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April 03, 2005


Peli Grietzer

I never read much by Miller- only some of DKR, but I was always under the impression that it's a completely canonical notion that his work takes inferior generic premises and problematic politics into dizzying artistic heights with his great artistry and skill.

Did I get the wrong impression about his stature within the canon, or are you just suggesting a subversive opinion about this consensus?


I would say it's a completely canonical notion that Miller treated those generic premises and problematic politics with great artistry and skill back in the DKR/Daredevil days. I doubt that my opinion about Sin City, the movie or the comic, is that subversive.


Sin City reminds me of Walter Mosley, what with the interest in pulpy noir and creaky old people. But Mosley bought many things to his writing; the black experience, an eye for location and period and Sin City just feels like EC comics and the most superficial aspects of Ramond Chandler filtered through the Millarscope. It can be good when going for dark humor (I'm going to break with the rest of the blogoshere and say I liked the Marv part the best) but the whole thing is kind of creaky. It's not satire or serious, and people have been making fun of noir for like 50 years.

Like alot of reviews I've read of Tarantino, I'd like to see him evolve past the violence and stylish tics he uses as a crutch. I believe he is one of the best craftsmen in comics, it'd be nice to see him grow, not try to re-do his succeses like he's been doing with Batman. (And thats why Sin City dissapointed me)


I liked aspects of the Marv episode - the indications that he might have been hallucinating (not exploited nearly enough), his impossible tolerance for pain - but their gruff humor was obliterated by anything involving the Kevin character.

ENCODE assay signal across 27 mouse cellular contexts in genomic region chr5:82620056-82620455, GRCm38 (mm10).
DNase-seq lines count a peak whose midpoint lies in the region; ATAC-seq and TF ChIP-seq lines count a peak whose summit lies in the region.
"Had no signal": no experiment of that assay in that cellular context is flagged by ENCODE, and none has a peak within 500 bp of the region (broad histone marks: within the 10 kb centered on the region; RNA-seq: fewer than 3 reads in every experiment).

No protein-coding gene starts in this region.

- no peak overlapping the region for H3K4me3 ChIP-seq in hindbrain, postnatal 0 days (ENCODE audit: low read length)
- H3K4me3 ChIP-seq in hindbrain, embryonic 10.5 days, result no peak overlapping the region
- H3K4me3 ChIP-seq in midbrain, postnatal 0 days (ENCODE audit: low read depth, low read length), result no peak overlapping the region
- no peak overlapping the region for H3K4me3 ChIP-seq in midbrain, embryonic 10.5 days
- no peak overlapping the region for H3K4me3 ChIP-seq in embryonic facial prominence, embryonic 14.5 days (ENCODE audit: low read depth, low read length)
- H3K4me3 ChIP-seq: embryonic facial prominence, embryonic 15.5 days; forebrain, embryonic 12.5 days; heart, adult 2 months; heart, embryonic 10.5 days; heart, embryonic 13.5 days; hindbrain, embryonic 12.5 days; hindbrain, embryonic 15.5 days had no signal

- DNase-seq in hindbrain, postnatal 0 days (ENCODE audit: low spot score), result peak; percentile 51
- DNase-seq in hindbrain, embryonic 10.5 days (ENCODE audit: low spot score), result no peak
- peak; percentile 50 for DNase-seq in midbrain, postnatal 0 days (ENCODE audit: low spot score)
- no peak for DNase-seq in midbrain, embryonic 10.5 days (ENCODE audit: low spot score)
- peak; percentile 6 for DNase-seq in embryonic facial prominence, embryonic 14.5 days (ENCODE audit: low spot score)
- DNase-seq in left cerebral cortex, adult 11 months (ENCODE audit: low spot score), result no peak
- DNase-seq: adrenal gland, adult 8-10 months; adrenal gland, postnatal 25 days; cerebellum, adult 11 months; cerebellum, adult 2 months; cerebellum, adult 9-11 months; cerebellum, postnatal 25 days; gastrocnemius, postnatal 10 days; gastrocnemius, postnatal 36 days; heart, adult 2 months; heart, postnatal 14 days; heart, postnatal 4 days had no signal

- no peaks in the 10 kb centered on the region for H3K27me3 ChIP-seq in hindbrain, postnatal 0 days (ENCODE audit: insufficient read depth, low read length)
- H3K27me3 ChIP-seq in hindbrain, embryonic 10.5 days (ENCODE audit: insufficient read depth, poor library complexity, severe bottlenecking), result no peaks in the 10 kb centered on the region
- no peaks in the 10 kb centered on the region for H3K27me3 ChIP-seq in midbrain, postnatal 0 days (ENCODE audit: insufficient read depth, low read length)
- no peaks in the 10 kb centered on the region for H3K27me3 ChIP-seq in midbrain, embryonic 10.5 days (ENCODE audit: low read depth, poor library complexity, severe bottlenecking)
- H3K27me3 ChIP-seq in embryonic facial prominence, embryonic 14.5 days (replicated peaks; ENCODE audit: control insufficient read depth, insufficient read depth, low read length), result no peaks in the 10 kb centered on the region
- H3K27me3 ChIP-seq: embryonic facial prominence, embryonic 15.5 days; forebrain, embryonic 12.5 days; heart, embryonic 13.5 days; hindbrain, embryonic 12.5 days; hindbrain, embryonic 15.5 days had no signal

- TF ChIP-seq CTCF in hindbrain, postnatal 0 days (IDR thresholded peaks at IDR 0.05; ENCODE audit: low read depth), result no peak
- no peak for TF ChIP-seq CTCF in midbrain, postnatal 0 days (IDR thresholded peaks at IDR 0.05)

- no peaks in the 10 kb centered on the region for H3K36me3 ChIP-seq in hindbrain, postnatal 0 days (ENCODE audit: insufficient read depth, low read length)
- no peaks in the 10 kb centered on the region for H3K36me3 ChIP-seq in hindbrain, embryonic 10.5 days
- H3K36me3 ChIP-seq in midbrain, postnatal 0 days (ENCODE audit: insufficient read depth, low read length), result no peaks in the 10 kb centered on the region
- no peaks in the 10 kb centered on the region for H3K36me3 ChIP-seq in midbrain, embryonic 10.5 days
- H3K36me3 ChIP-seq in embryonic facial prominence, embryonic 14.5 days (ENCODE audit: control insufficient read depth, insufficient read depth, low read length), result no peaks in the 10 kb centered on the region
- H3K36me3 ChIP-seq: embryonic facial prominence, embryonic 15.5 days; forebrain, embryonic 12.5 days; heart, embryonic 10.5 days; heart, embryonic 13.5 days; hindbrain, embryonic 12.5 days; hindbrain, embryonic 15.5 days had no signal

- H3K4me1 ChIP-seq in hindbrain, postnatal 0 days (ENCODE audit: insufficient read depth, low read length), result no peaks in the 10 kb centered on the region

Beat the hell out of the Hartigan sequences, anyway. Actually, there was a moment at the end where I was hoping the episodes would converge (as I'm given to understand the original stories with Marv and Dwight did), but the movie never quite got there.


The initial post actually managed to sell me on this movie. (Of course, for all the wrong reasons.)

I am not a fan of Sin City, nor of Miller for that matter. I kind of liked Dark Knight (even as a kid I was not that wowed). But, I have never been a huge Miller fan.

Why then am I sold by a less than favorable review? Simple. I have to give credit where credit is due. This movie seems to capture *exactly* what its source material was.

Marv comes off as an amoral SOB. Good. That is what Marv is.

Look at this movie as a grittier variant of the 1960s Batman show. It may not be much to watch, but you have to admire the fact that it so completely captures source material from a completely different format/medium.

I can admire the craft, if not the product.

David Fiore

the big problem with Miller is that he thinks noir is about going "blood simple" (as a point of gnostic honour), rather than about sitting back and regretting going blood simple (as the Continental Op does, at the end of Red Harvest...) that's a fatal flaw...


Even so, Miller is hardly alone in that. A great many people, (writers and readers/viewers), confuse sex and violence with "sophisticated" narrative.